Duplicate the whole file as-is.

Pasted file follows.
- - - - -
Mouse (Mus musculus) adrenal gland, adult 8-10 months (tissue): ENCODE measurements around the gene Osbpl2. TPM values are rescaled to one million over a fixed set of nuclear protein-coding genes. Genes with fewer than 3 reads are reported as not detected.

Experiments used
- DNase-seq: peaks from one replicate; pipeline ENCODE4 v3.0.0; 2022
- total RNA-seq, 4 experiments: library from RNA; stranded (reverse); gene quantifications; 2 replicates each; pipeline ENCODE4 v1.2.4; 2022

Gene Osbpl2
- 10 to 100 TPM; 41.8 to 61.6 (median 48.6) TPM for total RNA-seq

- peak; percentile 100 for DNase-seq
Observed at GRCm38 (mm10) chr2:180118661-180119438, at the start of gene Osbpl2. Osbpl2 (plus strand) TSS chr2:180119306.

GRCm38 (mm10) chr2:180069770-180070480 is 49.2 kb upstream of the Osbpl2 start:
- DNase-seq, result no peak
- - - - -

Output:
Mouse (Mus musculus) adrenal gland, adult 8-10 months (tissue): ENCODE measurements around the gene Osbpl2. TPM values are rescaled to one million over a fixed set of nuclear protein-coding genes. Genes with fewer than 3 reads are reported as not detected.

Experiments used
- DNase-seq: peaks from one replicate; pipeline ENCODE4 v3.0.0; 2022
- total RNA-seq, 4 experiments: library from RNA; stranded (reverse); gene quantifications; 2 replicates each; pipeline ENCODE4 v1.2.4; 2022

Gene Osbpl2
- 10 to 100 TPM; 41.8 to 61.6 (median 48.6) TPM for total RNA-seq

- peak; percentile 100 for DNase-seq
Observed at GRCm38 (mm10) chr2:180118661-180119438, at the start of gene Osbpl2. Osbpl2 (plus strand) TSS chr2:180119306.

GRCm38 (mm10) chr2:180069770-180070480 is 49.2 kb upstream of the Osbpl2 start:
- DNase-seq, result no peak